from Catalina and Valentina Cruz. Before considering the
correctness of these findings, it is worthwhile to recall the
basic principles of undue pressure and influence as laid
down by the jurisprudence on this Court:
that to be sufficient to avoid a will, the influence
exerted must be of a kind that so overpowers and
subjugates the mind of the testator as to destroy his

free agency and make him express the will of

another rather than his own
that the contention that a will was obtained by undue
influence and improper pressure cannot be sustained
on mere conjecture or suspicion, as it is not enough
that there was opportunity to exercise undue
influence or a possibility that it may have been
that the exercise of improper pressure and undue
influence must be supported by substantial evidence
that it was actually exercised
that the burden is on the person challenging the will
to show that such influence was exerted at the time
of its execution
that mere general or reasonable influence is not
sufficient to invalidate a will
nor is moderate and reasonable solicitation and
entreaty addressed to the testator
or omission of relatives, not forced heirs, evidence of
undue influence

Tested against these rulings, the circumstances marshalled

by the contestants certainly fail to establish actual undue
influence and improper pressure exercised on the testatrix
by the proponent.
Their main reliance is on the assertion of the latter,
in the course of his testimony, that the deceased "did
not like to sign anything unless I knew it," which does
not amount to proof that she would sign anything
that proponent desired.
On the contrary, the evidence of contestantsappellants, that proponent purchased a building in
Manila for the testatrix, placed the title in his name,
but caused the name "Catalina de la Cruz" to be
painted therein in bold letters to mislead the
deceased, even if true, demonstrates that
proponent's influence was not such as to overpower
and destroy the free will of the testatrix. Because if
the mind of the latter were really subjugated by him

to the extent pictured by the contestants, then

proponent had no need to recourse to the deception
Nor is the fact that it was proponent, and not the
testatrix who asked Dr. Sanchez to be one of the
instrumental witnesses evidence of such undue
influence, for the reason that the rheumatism of the
testatrix made it difficult for her to look for all the
That she did not resort to relative or friend is,
likewise, explainable: it would have meant the
disclosure of the terms of her will to those interested
in her succession but who were not favored by her,
thereby exposing her to unpleasant importunity and
recrimination that an aged person would naturally
seek to avoid. The natural desire to keep the making
of a will secret can, likewise, account for the failure
to probate the testament during her lifetime. We
conclude that the trial court committed no error in
finding that appellants' evidence established at most
grounds for suspicion but fell short of establishing
actual exercise of improper pressure or influence.
Considering that the testatrix considered proponent
as her own son, to the extent that she expressed no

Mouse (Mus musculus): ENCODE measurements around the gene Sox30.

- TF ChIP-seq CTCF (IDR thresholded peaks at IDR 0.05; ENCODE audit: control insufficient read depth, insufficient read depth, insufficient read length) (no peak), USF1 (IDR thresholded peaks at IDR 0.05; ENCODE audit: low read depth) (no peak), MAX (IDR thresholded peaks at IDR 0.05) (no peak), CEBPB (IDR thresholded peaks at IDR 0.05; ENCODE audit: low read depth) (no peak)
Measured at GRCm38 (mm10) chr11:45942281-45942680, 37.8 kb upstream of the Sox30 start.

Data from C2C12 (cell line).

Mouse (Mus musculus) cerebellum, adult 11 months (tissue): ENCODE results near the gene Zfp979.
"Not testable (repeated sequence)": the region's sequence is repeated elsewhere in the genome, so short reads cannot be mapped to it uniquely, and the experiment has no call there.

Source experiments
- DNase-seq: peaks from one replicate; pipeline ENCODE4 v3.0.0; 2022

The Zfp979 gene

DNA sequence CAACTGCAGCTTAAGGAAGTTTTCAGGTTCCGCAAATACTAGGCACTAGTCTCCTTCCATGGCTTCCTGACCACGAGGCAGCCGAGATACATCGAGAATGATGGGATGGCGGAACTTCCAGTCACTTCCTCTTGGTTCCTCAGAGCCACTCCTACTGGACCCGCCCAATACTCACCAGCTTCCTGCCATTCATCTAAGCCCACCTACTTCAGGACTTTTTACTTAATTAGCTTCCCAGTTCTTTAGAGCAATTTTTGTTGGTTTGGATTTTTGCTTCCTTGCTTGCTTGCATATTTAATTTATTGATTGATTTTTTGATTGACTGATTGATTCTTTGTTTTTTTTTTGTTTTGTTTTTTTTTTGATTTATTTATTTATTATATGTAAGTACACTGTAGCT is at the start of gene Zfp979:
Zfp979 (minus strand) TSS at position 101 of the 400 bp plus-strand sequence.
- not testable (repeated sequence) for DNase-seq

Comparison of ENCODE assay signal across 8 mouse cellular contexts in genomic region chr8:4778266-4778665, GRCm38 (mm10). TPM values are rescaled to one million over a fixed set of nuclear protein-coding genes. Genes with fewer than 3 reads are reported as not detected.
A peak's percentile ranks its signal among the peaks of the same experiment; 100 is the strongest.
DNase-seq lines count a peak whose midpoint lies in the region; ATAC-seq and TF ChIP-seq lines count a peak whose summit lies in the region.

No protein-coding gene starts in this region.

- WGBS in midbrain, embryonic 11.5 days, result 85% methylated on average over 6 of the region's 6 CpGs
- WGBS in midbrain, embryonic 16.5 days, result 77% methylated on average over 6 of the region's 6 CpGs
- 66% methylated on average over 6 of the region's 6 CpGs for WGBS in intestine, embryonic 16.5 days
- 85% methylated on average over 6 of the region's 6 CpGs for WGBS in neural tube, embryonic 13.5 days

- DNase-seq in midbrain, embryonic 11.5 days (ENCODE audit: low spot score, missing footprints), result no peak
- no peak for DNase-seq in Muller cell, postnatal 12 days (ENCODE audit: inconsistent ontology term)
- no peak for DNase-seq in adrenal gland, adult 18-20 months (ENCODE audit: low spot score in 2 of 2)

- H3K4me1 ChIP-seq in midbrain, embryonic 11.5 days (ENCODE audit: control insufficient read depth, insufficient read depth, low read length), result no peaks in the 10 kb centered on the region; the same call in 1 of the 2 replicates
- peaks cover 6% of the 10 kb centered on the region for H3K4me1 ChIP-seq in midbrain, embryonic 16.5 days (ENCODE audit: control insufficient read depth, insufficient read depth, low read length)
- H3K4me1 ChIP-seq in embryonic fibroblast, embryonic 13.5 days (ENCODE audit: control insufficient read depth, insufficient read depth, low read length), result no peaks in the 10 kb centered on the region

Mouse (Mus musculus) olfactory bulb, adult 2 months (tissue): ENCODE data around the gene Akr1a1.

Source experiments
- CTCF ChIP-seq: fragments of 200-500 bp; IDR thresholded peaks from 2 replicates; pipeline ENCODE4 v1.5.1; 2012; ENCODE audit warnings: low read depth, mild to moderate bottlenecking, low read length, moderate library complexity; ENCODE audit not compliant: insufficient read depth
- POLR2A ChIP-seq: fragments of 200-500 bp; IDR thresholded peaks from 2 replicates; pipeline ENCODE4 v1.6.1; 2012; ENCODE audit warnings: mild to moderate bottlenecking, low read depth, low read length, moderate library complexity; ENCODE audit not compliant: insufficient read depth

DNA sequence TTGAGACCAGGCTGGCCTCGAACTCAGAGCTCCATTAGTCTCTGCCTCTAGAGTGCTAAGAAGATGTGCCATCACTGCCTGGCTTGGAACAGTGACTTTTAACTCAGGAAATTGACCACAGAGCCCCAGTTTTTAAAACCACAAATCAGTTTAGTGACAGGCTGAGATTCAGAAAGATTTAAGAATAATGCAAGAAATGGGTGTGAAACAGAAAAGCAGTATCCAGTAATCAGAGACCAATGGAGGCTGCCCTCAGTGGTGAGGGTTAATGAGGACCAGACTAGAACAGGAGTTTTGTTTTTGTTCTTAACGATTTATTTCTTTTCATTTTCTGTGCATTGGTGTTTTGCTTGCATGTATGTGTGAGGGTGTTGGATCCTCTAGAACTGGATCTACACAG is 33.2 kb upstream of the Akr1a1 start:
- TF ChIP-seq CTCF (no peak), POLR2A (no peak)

objection to his being made sole heir of her sister,
Florentina Cruz, in derogation of her own rights, we
find nothing abnormal in her instituting proponent
also as her own beneficiary. Appellants invoke a
presumption of undue influence held to exist by
participates in the drafting or execution of the will
favoring him; but since the will was prepared by Atty.
Pascual, although a nephew of the proponent, we do
not think the presumption applies; for in the normal
course of events, said attorney would follow the
instructions of the testatrix; and a member of the bar
in good standing may not be convicted of
unprofessional conduct, or of having conspired to
falsify a statement, except upon clear proof.


1. Casimiro V. Madarang, Sr. died intestate on June 3, 1995,
leaving real and personal. He was survived by his wife Dolores
and their five children, namely Casimiro, Jr., Jose, Ramiro,
Vicente and Corazon.
2. In the intestate proceedings filed by the Jose Dolores was
appointed as administratrix.
3. Dolores submitted an Inventory Report listing the properties of
the decedents estate. Jose filed his Comment alleging that it
omitted six lots including the subject lot of this case.
4. RTC held that said properties appear to have been acquired by
the spouses during their marriage and instructed Dolores to
revise her Inventory Report to include the six lots as it is
presumed to be conjugal properties in the absence of proof to
the contrary..
5. Dolores and her children, except Jose who opposed the said
order of the court They alleged that the subject lot was




transferred during the lifetime of the decedent by a Deed of

Donation executed by the decedent and his wife, Dolores in
favor of Vicente.
The RTC modified its first Order and held that Lot 829 B-4-B
should be excluded.
Jose moved to reconsider, arguing that since the title to Lot 829B-4-B remained registered in the name of his parents, it should
not be excluded from the Inventory; and that the Deed of
Donation in Vicentes favor was not notarized nor registered with
the Register of Deeds.
During the pendency of appeal, Jose filed a Motion to
Withdraw Petition
The CA affirmed the RTCs decision on in excluding the